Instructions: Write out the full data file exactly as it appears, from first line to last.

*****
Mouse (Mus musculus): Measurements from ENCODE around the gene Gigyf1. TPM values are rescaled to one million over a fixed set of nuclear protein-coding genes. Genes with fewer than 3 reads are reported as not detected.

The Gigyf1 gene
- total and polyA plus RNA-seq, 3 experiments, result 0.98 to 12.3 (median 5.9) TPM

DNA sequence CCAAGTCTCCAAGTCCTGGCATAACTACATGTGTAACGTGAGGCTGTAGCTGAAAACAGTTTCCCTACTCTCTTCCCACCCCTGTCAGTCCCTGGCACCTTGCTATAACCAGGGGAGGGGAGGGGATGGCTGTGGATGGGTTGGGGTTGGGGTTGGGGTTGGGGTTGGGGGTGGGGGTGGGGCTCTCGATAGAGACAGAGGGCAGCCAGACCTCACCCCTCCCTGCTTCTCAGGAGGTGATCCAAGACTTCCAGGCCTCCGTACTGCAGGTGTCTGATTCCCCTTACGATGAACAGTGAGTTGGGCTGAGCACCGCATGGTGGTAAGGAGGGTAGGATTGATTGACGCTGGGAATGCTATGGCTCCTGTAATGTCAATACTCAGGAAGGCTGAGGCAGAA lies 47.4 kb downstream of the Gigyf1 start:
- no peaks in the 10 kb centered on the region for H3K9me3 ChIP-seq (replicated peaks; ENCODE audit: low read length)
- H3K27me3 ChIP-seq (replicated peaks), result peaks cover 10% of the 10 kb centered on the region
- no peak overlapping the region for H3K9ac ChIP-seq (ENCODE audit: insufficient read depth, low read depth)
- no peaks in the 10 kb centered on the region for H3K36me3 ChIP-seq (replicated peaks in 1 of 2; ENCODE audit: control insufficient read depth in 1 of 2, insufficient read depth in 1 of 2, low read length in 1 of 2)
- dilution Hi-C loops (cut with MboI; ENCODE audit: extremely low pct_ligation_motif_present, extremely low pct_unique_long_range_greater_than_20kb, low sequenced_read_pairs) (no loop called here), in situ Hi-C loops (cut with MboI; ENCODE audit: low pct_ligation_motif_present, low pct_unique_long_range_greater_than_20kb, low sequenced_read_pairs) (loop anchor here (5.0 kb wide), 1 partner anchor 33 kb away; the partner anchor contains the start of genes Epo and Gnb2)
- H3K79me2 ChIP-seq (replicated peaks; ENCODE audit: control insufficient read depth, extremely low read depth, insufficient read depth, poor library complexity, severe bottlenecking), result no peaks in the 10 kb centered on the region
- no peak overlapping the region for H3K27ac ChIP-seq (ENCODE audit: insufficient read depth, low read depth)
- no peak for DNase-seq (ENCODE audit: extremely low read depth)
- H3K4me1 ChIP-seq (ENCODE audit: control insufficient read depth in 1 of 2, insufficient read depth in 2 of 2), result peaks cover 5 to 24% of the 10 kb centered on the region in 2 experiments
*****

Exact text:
Mouse (Mus musculus): Measurements from ENCODE around the gene Gigyf1. TPM values are rescaled to one million over a fixed set of nuclear protein-coding genes. Genes with fewer than 3 reads are reported as not detected.

The Gigyf1 gene
- total and polyA plus RNA-seq, 3 experiments, result 0.98 to 12.3 (median 5.9) TPM

DNA sequence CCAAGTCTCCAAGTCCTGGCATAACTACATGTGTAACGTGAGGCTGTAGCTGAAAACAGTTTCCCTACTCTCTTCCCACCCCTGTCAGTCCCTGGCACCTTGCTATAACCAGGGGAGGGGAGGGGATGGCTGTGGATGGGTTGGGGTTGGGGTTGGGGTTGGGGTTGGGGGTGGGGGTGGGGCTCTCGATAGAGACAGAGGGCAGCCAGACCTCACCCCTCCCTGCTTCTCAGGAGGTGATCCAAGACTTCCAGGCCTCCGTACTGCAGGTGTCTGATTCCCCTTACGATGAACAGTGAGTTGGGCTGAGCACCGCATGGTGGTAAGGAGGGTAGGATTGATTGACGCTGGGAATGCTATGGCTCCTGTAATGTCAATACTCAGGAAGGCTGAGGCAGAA lies 47.4 kb downstream of the Gigyf1 start:
- no peaks in the 10 kb centered on the region for H3K9me3 ChIP-seq (replicated peaks; ENCODE audit: low read length)
- H3K27me3 ChIP-seq (replicated peaks), result peaks cover 10% of the 10 kb centered on the region
- no peak overlapping the region for H3K9ac ChIP-seq (ENCODE audit: insufficient read depth, low read depth)
- no peaks in the 10 kb centered on the region for H3K36me3 ChIP-seq (replicated peaks in 1 of 2; ENCODE audit: control insufficient read depth in 1 of 2, insufficient read depth in 1 of 2, low read length in 1 of 2)
- dilution Hi-C loops (cut with MboI; ENCODE audit: extremely low pct_ligation_motif_present, extremely low pct_unique_long_range_greater_than_20kb, low sequenced_read_pairs) (no loop called here), in situ Hi-C loops (cut with MboI; ENCODE audit: low pct_ligation_motif_present, low pct_unique_long_range_greater_than_20kb, low sequenced_read_pairs) (loop anchor here (5.0 kb wide), 1 partner anchor 33 kb away; the partner anchor contains the start of genes Epo and Gnb2)
- H3K79me2 ChIP-seq (replicated peaks; ENCODE audit: control insufficient read depth, extremely low read depth, insufficient read depth, poor library complexity, severe bottlenecking), result no peaks in the 10 kb centered on the region
- no peak overlapping the region for H3K27ac ChIP-seq (ENCODE audit: insufficient read depth, low read depth)
- no peak for DNase-seq (ENCODE audit: extremely low read depth)
- H3K4me1 ChIP-seq (ENCODE audit: control insufficient read depth in 1 of 2, insufficient read depth in 2 of 2), result peaks cover 5 to 24% of the 10 kb centered on the region in 2 experiments